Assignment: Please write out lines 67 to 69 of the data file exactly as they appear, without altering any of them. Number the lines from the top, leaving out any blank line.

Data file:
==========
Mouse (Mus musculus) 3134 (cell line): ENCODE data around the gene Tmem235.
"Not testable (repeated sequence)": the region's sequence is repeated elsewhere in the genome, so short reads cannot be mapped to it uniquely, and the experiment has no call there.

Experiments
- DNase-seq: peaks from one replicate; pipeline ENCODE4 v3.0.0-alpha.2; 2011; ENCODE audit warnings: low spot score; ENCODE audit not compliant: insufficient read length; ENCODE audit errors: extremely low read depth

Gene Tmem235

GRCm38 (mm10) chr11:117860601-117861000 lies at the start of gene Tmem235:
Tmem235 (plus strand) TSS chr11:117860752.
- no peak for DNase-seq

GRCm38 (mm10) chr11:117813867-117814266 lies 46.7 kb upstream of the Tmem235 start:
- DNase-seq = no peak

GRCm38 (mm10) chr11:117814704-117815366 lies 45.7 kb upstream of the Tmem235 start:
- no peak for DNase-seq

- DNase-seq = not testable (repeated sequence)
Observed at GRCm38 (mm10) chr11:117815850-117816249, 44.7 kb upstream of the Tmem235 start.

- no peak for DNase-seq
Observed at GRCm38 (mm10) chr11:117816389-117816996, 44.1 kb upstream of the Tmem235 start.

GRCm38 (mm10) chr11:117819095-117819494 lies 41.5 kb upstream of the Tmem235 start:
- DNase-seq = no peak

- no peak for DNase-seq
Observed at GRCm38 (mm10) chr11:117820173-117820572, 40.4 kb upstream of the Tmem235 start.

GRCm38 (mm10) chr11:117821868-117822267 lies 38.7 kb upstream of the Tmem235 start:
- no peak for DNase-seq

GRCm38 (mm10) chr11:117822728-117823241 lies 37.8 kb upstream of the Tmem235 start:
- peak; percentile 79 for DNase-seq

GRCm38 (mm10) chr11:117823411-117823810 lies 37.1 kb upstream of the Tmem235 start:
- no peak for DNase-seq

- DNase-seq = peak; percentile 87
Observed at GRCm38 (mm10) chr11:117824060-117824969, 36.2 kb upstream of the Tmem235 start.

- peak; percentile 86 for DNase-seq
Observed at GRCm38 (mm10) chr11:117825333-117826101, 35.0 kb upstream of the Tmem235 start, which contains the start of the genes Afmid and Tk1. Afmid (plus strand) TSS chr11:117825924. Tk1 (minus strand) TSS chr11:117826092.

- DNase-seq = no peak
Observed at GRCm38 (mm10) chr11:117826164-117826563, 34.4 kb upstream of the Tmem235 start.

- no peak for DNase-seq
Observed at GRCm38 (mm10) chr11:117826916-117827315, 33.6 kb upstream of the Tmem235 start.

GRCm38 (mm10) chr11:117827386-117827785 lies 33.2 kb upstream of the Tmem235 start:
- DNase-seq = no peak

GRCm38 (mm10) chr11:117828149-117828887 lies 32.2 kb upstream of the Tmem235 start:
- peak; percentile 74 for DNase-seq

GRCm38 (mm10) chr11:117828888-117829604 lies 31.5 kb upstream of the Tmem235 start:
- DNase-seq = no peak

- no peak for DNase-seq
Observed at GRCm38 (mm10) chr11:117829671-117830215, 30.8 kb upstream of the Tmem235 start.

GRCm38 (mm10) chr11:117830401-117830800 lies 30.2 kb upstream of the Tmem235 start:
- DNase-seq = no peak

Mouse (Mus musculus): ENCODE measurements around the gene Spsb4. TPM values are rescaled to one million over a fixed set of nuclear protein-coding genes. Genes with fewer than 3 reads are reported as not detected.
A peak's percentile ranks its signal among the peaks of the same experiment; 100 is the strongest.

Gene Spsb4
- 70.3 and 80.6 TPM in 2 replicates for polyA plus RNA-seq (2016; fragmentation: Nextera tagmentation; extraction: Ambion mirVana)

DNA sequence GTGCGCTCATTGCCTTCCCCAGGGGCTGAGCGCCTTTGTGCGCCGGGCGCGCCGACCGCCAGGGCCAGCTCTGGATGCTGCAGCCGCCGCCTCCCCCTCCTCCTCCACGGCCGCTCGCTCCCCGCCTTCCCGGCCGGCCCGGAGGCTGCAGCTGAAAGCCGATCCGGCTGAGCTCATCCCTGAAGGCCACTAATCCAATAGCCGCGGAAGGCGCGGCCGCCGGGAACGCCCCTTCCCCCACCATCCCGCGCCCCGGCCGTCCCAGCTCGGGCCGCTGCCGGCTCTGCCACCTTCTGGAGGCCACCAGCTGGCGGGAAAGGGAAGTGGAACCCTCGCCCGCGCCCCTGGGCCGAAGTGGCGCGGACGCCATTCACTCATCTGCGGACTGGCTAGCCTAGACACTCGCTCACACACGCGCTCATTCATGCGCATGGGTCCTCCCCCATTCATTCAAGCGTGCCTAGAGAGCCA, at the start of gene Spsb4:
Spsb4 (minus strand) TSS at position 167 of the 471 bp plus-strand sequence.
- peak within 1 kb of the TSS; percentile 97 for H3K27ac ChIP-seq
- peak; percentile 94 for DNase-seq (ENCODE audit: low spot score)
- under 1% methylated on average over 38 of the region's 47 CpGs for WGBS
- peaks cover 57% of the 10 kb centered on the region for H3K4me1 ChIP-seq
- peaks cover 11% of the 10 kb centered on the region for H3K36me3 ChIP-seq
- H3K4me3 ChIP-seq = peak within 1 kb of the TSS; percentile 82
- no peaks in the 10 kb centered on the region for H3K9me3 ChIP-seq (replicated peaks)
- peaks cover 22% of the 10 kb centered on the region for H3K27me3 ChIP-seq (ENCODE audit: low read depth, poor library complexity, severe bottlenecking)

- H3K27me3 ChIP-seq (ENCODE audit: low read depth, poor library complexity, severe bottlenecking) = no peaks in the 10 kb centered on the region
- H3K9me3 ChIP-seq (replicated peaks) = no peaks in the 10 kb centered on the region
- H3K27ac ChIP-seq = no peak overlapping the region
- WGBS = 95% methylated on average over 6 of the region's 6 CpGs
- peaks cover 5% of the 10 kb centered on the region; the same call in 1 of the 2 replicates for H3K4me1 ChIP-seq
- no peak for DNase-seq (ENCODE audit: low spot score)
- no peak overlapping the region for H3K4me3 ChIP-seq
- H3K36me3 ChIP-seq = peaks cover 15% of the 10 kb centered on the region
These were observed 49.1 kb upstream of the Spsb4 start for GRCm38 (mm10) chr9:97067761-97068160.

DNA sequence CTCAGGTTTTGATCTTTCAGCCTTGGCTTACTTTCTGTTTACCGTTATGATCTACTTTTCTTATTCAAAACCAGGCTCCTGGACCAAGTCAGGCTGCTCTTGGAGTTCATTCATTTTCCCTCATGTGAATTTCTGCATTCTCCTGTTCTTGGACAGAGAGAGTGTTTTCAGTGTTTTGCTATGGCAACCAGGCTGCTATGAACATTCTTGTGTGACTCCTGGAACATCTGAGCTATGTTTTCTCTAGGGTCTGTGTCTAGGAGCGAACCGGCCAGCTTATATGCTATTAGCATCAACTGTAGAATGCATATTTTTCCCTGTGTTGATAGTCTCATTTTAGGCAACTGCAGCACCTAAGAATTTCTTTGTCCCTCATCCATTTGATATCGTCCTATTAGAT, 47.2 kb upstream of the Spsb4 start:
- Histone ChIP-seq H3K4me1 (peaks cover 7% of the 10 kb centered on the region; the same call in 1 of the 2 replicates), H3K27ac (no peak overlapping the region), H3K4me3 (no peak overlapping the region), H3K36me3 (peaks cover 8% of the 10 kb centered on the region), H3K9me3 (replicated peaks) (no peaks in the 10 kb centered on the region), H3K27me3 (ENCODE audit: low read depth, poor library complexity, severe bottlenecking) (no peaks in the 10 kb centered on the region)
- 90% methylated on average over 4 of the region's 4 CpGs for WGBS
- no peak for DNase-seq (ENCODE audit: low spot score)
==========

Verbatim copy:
These were observed 49.1 kb upstream of the Spsb4 start for GRCm38 (mm10) chr9:97067761-97068160.

DNA sequence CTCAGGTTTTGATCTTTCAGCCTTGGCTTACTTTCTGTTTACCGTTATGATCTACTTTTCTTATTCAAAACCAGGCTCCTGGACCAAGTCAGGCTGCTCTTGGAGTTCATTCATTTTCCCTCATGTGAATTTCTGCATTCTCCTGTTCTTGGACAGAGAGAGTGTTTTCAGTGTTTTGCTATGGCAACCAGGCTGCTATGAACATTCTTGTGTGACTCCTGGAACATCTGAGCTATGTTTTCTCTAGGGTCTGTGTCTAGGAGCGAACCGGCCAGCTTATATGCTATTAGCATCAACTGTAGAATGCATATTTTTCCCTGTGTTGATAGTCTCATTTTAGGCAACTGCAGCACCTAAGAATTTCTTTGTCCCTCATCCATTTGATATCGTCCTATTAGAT, 47.2 kb upstream of the Spsb4 start:
- Histone ChIP-seq H3K4me1 (peaks cover 7% of the 10 kb centered on the region; the same call in 1 of the 2 replicates), H3K27ac (no peak overlapping the region), H3K4me3 (no peak overlapping the region), H3K36me3 (peaks cover 8% of the 10 kb centered on the region), H3K9me3 (replicated peaks) (no peaks in the 10 kb centered on the region), H3K27me3 (ENCODE audit: low read depth, poor library complexity, severe bottlenecking) (no peaks in the 10 kb centered on the region)